Atari Teenage Riot are nothing short of legendary. Having changed the face of both electronic and rock music in their intense career, and given the world a vast number of collaborators, apprentices and bastard permutations, they've left a legacy that will last for decades. I saw them perform last night at the Arches (current line-up of Alec Empire, Nic Endo and MC CX Kidtronix) and holy fuck did they rip it up! I used to love Ministry, Fear Factory and Red Harvest, who I thought were heavy, but to paraphrase Dalai Dahmer, discovering Atari Teenage Riot is like thinking Maiden are heavy, then seeing Slayer in full effect. This was a near-unrelenting blast of amen breaks, d'n'b tempos and shouty punk sloganeering that never lost itself in the white noise that often smothers black or speed metal. Classics like ATR, Revolution Action and Destroy 2000 Years of Culture rattle past in a blaze of call and response, with MC CX Kidtronix and Empire taking it in turns to whip the crowd up with a mixture of fierce anti-capitalist rhetoric and mindless fuck-punk nihilism.
Managing to be more brutal than death-industrial like the Berzerker whilst retaining a groove, ATR's mechanical battery never lapses into simple crush-kill-destroy techno - it's intense, mad-mental fun, and peppered with subtle melodies. Nic Endo, who handles most of the backing tracks from an MPC, is possessed of a delicate but powerful voice that cuts through the noise with amazing clarity - her solo performance when Empire retreats behind his drum machines was one of the many highlights.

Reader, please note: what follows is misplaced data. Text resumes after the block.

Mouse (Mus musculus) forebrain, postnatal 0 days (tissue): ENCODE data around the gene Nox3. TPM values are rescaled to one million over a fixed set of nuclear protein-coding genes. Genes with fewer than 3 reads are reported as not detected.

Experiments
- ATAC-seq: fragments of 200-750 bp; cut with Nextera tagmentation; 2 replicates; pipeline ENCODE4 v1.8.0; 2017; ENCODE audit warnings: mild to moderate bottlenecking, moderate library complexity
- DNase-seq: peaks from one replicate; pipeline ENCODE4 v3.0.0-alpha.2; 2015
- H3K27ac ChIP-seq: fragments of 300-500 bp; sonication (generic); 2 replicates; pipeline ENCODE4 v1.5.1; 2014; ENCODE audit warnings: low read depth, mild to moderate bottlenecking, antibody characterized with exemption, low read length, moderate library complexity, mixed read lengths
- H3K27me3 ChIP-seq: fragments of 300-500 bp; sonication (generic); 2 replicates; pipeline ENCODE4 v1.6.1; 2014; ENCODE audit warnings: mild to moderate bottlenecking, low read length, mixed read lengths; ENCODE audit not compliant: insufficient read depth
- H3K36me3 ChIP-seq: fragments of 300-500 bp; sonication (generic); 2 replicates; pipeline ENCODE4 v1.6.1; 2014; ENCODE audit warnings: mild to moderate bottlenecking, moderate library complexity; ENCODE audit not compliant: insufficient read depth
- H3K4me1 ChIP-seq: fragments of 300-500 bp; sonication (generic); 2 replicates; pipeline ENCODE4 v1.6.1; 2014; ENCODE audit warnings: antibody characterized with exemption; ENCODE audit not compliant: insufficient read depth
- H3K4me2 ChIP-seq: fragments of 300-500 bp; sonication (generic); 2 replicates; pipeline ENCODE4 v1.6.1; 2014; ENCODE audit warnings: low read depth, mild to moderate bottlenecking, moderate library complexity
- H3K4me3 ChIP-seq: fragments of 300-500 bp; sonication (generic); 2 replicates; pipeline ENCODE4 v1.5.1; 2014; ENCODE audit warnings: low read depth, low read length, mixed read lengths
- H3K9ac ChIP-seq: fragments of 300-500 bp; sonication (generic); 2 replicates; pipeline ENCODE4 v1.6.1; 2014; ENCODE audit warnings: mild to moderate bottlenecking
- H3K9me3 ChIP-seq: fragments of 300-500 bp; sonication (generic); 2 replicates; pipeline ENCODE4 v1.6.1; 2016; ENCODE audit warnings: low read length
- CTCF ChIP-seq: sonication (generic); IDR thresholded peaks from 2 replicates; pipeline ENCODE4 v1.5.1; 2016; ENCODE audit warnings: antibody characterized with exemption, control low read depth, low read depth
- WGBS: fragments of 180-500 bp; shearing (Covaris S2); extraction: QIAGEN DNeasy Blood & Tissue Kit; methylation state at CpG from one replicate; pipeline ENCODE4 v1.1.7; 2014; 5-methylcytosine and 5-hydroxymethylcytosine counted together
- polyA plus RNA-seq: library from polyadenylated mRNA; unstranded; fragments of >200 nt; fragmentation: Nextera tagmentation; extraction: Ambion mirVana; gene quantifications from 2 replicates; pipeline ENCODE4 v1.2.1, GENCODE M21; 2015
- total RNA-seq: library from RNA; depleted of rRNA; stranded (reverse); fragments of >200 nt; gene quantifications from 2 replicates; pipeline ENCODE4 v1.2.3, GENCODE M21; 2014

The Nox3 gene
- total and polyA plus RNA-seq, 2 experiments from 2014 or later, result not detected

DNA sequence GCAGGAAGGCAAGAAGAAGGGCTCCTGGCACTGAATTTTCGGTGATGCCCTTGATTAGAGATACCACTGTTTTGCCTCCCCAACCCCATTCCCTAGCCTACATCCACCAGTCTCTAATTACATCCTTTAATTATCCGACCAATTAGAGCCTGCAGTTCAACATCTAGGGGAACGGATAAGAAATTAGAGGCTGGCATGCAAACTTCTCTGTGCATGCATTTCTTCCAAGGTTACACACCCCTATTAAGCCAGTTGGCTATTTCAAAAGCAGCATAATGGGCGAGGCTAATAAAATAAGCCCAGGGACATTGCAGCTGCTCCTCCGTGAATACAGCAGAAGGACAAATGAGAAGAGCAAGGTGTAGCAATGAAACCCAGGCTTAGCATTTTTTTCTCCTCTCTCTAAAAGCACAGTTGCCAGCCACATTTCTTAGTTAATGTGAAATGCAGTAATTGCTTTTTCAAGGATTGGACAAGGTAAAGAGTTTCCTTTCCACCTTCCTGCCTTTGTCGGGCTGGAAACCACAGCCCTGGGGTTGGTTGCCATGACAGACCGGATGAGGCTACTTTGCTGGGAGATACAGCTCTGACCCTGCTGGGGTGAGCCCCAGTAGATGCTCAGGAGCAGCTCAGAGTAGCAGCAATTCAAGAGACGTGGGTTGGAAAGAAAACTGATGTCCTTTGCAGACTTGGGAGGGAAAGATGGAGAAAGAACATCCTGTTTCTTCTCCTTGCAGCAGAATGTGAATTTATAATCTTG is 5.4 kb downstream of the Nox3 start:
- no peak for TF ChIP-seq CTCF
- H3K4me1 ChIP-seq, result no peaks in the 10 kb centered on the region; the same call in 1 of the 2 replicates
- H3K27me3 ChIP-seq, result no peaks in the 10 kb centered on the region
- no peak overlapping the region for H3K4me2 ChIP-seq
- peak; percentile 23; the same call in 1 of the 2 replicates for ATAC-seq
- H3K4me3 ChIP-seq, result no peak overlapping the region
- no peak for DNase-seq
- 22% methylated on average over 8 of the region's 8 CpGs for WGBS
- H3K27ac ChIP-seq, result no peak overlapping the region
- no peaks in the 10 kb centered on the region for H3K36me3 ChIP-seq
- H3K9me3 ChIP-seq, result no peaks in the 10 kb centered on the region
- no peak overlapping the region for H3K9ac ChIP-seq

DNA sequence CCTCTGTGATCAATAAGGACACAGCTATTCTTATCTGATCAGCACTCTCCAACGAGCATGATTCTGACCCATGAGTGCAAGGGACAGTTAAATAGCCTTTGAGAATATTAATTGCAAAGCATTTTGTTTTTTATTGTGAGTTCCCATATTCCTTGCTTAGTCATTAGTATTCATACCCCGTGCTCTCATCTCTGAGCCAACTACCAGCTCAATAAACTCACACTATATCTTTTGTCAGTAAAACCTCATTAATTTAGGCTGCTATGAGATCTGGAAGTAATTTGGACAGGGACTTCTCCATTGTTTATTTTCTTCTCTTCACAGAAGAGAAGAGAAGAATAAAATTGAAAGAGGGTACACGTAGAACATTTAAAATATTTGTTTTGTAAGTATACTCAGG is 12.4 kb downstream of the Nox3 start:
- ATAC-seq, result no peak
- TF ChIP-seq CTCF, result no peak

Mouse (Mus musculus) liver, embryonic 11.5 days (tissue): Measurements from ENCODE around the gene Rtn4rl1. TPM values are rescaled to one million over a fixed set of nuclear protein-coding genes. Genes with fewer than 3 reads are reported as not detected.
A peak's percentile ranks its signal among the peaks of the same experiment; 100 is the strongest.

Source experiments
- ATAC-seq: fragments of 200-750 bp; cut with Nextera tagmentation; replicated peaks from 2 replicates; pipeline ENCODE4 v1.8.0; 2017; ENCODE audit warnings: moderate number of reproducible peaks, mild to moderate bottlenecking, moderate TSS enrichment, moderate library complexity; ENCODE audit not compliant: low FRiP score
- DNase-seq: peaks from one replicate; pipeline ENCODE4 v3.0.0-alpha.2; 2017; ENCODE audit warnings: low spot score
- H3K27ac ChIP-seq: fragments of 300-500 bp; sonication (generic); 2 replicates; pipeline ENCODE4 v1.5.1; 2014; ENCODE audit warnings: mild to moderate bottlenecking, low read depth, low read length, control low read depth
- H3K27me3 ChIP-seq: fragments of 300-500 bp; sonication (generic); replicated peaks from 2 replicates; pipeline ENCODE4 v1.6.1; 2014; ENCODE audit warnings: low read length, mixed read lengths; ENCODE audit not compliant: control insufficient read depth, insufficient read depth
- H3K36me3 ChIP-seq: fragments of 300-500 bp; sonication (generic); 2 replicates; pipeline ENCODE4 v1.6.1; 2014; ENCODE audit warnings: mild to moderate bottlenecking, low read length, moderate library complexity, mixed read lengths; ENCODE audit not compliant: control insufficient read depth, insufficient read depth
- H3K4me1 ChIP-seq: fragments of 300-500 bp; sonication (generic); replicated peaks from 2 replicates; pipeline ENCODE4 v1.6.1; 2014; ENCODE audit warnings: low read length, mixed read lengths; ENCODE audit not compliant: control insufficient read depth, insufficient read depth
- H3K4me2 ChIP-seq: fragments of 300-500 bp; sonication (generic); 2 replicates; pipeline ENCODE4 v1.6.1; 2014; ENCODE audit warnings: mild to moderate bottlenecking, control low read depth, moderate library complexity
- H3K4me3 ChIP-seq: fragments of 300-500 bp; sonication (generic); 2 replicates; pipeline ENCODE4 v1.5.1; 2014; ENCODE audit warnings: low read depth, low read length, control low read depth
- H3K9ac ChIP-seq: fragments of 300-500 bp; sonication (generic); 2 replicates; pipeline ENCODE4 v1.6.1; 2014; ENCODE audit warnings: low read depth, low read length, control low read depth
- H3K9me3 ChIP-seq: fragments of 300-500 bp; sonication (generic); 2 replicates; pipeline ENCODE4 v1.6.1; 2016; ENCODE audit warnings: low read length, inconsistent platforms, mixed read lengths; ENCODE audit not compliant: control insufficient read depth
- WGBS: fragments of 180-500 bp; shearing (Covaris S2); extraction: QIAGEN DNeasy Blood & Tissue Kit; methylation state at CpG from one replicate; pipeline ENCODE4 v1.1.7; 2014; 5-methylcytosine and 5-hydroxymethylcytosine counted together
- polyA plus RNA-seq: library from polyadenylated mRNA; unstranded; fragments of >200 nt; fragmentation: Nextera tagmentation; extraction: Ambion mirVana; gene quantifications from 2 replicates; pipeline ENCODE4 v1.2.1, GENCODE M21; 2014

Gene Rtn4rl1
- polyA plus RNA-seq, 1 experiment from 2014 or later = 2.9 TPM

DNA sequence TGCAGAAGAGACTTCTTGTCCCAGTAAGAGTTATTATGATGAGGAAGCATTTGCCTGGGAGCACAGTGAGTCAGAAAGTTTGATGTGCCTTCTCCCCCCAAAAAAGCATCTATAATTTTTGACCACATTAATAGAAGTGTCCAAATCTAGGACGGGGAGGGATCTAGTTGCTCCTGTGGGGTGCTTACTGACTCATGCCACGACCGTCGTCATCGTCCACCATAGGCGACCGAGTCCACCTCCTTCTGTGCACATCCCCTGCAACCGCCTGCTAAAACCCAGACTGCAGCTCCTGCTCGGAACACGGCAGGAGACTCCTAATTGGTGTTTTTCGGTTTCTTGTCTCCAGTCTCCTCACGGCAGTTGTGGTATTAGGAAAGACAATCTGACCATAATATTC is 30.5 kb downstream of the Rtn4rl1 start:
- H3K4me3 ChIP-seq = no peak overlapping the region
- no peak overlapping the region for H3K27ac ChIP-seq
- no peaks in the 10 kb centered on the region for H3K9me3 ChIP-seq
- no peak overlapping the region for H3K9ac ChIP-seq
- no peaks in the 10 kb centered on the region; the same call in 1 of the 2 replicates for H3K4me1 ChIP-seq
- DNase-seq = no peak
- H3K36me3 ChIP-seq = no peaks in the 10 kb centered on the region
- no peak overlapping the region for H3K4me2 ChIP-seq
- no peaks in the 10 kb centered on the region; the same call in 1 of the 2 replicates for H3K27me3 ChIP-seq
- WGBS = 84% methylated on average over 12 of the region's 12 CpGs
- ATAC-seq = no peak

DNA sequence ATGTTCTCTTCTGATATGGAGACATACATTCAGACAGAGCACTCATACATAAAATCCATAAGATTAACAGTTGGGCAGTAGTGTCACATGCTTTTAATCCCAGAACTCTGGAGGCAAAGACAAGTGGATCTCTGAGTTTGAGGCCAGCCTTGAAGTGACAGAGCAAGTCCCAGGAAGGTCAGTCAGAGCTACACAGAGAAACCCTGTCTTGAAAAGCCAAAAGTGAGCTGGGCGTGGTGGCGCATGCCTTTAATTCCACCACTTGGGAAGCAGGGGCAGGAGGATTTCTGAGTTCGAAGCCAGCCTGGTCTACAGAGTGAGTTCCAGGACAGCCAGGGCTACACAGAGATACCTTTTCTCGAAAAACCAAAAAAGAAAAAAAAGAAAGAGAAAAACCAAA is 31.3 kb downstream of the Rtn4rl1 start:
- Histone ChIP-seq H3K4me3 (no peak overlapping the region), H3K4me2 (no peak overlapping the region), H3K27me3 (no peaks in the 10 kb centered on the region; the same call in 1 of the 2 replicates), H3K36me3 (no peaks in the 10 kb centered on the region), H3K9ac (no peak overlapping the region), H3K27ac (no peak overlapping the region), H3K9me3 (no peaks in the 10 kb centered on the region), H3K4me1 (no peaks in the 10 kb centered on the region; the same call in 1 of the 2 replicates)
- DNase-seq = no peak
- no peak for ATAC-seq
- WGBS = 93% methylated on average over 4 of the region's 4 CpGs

Some people have seen fit to write Atari Teenage Riot's reformation off as a cash-cow, or a vanity project, and truthfully, this is not the same band that terrorised Glasgow back in 1993, but neither is it the same world, musically or politically. This is still a band at the height of their talents; invigorated, enthused and unafraid to experiment or take risks. The break-up of Rage Against The Machine put one of the many nails in the coffin of political music, and a backlash carried through the early 21st century which saw a socially-conscious agenda as a hindrance to performance. Atari Teenage Riot in 2010 is a reminder that performance is protest, that music can be inspiring, intelligent and remain as vitalistic as chewing on fresh adrenal glands.
With economic collapse, illegal wars and students actually motivated and angry enough to march on the government and physically break their security, it feels like we once again need bands like Atari Teenage Riot. We need million-selling artists whose new single is free on soundcloud. We need albums controversial enough to be censored and banned by the German government, and artists wild enough to play the tracks from it every time they perform. We need music that screams rebellion, white-hot anger, and the glorious freedom of creativity.
Atari Teenage Riot; FUCK YEAH.
Atari Teenage Riot - "Activate!" by Alec Empire